2022 Association of Clinicians for the Underserved Conference - Resilience and Transformation in Care Logo

Registration NHSC Gala | Agenda | Fees  | Hotel Information | Exhibitors | Sponsors

2022 ACU Conference Agenda

The following workshop sessions are confirmed for the 2022 ACU Annual Conference, “Resilience & Transformation in Care,” taking place in Washington, D.C., and online on July 31-August 2. Additional workshops will be added as they are confirmed. Click on any session below to view full presentation details and presenters, and register now to join us online at ACU’s 2022 Annual Conference.

Need a printable agenda? Click here.

July 31: Pre-Conference Workshop

Workforce Resilience and Transformation: Getting Started in Justice, Equity, Diversity, & Inclusion

Justice, Equity, Diversity, and Inclusion

This year’s pre-conference workshop will focus on strategies to increase justice, equity, diversity, and inclusion (JEDI) within healthcare organizations. Healthcare leaders will share their JEDI efforts and describe the impact these have had for their workforce and patient population. A hands-on workshop component will allow participants to work through important steps and strategies to embed JEDI into their organizational operations and culture. A more detailed workshop description and speaker information is forthcoming.

August 1: National Health Service Corps 50th Anniversary Gala

A Singular Celebration

National Health Service Corps 50th Anniversary Gala

Register for the Conference & Gala | Register for Gala Only | Sponsorship Information

Join ACU at Our National Health Service Corps 50th Anniversary Gala

Join the Association of Clinicians for the Underserved in a singular celebration of the National Health Service Corps at our NHSC 50th Anniversary Gala in Washington, D.C., on August 1! From 7-10 p.m. ET, this black-tie optional event will honor the NHSC’s 50-year history of connecting clinicians with underserved communities with festivities, films, and speeches from public health luminaries. Eric Redman—an author, businessman, and former Congressional staffer whose instrumental role in helping to establish the NHSC is captured in his nonfiction book The Dance of Legislation—will give a keynote speech, and attendees will also view a commemorative film sharing firsthand reminiscences from Corps alumni and ambassadors from the Bureau of Health Workforce. Purchase your Gala ticket now or bundle it with your 2022 ACU Annual Conference registration to cap off your first day of the symposium with a unique celebration of the past, present, and future of this vital program to improve health equity for patients who are underserved. Gala registration is now open!

If you are interested in Gala sponsorship, please contact Amanda Pears Kelly.

August 1-2: Workshops

Track I: Supporting a Thriving Workforce

Is "Self-Care" Dead? Finding a New Approach to Staff Resiliency

Matt Bennett, MA, MBA, President, Optimal Innovation GroupLanguage matters. After an unprecedented couple of years, the word self-care is quickly falling out of favor and even eliciting anger. This pushback against the term and concept of self-care happens at a time when staff resiliency is more important than ever. This workshop will explore two crucial concepts. First, why is the concept and word self-care falling out of favor? The answer to this question provides a great deal of insight for both leaders and staff. Second, if self-care is no longer a term long for this world, then what takes its place? Answering this question is a little more complex. It is time to clearly define the boundaries, expectations, and best practices when it comes to staff health and performance. The stress and trauma of the last couple of years leaves many struggling to recover their resiliency and health. The moment also provides an opportunity for a reset. We need to rise to the current challenge and address some of the long-standing pre-covid issues that resulted in unacceptable rates of burnout in the health care profession.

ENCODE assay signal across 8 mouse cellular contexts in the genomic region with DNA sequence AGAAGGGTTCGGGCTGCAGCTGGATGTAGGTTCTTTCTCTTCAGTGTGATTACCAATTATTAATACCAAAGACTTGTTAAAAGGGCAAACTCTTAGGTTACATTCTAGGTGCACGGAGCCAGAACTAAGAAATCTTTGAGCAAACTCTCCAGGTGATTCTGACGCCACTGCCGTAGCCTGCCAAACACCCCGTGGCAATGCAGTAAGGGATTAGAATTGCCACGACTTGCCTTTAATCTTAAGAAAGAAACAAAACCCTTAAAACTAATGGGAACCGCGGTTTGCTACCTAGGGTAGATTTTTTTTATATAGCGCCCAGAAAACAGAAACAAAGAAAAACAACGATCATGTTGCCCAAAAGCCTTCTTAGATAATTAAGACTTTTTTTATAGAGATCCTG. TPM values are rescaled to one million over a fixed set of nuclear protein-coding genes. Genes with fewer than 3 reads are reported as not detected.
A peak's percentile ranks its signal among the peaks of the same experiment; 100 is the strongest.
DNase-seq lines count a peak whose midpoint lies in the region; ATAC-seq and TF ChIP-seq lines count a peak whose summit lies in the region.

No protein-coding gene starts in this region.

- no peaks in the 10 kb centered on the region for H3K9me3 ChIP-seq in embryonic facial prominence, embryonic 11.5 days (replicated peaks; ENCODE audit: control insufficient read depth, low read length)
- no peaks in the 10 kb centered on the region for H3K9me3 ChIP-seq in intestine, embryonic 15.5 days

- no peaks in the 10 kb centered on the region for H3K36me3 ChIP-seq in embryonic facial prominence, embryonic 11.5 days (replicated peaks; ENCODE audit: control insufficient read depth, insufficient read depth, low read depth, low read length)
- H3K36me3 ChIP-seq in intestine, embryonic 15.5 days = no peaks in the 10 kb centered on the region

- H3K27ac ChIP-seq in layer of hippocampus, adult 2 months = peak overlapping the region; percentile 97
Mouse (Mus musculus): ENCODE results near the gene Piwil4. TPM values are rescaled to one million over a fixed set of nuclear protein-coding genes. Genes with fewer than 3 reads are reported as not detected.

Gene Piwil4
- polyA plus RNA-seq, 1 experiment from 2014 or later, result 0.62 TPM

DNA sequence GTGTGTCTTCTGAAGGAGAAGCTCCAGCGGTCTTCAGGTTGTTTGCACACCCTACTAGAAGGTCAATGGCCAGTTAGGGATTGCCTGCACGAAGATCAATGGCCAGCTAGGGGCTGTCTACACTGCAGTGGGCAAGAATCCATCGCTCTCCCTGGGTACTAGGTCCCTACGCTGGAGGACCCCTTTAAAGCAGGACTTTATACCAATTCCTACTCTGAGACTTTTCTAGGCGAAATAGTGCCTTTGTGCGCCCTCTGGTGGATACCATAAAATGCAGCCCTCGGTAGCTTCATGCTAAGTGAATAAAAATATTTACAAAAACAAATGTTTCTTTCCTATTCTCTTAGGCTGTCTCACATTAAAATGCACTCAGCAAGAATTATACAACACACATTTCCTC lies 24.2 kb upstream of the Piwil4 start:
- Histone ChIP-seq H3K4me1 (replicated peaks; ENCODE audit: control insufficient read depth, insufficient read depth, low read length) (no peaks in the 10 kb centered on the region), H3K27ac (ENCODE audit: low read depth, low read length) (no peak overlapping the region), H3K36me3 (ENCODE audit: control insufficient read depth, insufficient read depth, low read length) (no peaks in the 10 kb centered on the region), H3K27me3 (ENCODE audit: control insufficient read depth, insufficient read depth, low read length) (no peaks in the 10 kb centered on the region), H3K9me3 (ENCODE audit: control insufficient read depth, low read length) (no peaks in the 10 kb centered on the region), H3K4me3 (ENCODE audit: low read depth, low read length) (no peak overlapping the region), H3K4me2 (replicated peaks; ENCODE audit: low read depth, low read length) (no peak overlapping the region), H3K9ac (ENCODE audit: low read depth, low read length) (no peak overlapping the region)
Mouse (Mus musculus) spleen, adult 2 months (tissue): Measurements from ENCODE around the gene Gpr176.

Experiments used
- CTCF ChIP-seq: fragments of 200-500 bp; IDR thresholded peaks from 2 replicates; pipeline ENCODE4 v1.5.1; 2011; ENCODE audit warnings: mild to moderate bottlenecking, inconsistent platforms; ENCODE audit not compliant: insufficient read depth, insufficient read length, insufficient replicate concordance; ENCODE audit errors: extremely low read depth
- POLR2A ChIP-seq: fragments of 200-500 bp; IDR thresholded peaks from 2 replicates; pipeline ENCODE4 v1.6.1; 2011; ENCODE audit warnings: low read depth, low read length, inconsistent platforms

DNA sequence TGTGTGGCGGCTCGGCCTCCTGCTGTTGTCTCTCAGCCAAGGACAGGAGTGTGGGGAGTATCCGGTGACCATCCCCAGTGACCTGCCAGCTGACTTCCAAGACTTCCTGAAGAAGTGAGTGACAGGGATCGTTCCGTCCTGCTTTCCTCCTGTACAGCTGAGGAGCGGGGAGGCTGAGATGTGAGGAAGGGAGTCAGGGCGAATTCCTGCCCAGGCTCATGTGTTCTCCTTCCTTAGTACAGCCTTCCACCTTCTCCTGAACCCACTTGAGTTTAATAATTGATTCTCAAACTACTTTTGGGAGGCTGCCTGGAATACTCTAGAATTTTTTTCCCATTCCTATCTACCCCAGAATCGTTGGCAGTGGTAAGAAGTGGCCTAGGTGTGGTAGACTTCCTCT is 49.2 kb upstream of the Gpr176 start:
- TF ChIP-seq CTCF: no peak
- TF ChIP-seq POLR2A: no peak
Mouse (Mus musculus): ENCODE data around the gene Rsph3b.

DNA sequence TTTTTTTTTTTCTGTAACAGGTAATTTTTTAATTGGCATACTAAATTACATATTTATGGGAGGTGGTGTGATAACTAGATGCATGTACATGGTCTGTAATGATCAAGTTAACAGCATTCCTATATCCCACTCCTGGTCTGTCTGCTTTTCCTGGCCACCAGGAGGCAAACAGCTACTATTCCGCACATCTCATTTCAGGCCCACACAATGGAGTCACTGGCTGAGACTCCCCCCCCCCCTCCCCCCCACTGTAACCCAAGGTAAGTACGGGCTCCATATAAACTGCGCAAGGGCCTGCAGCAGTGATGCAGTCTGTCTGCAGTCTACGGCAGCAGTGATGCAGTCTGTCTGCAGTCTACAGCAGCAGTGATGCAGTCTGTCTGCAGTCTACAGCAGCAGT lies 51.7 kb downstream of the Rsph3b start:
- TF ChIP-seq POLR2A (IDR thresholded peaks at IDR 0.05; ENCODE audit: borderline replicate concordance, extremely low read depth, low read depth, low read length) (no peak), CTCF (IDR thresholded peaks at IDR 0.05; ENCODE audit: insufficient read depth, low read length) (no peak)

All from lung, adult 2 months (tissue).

Presenter: Matt Bennett, MA, MBA, President, Optimal Innovation Group

Looking in the Mirror with Love: Self Compassion for Clinicians

Health professional educational programs typically do not include self-compassion as part of their training curricula. As such, health care practitioners and leaders can miss out on the acquisition of basic approaches to self-care that can be of great utility in the face of work demands and burnout, not to mention providing care during a pandemic and in the shadows of racism and health inequities. Dr. Kristen Neff, a pioneer in this field, describes self-compassion as treating yourself with the same type of kind, caring support and understanding that you would show to a beloved best friend. This experiential workshop will provide an overview of self-compassion along with tangible tools to build this important self-preservation mindfulness skill set, and to turn down the self-critical and judgmental voices that can be depleting, distracting, and upsetting.

Presenter: Jeffrey Ring, PhD, Health Psychologist/Leadership Consultant

Measuring Workforce Well-being: Burnout, Job Satisfaction, Retention, Organizational Resiliency

John Snow, Inc. LogoWorkforce well-being is a critical issue for Community Health Centers (CHC). Staff that find meaning in their work and who feel integral to the organization are more likely to stay, increasing quality of patient care and organizational resiliency. While a sizeable literature exists on workforce satisfaction and burnout, very little is focused on CHCs as well as non-clinician staff across primary care settings. Health Resources and Services Administration (HRSA) is implementing a Workforce Well-being Initiative and Health Center Workforce Well-being Survey. To better understand workforce well-being among HRSA-funded health centers, HRSA will deploy a nationwide Health Center Workforce Well-being Survey in Fall 2022, inviting all staff to participate. HRSA will use the survey data to inform their future work, for example, in the development of technical assistance and supporting strategies. This session will cover the development of the survey, roll-out plan, and analyses. Session participants will be actively engaged in a discussion of best strategies for encouraging staff to participate and producing meaningful information for HRSA, HRSA partners, and health center clinical and administrative leadership.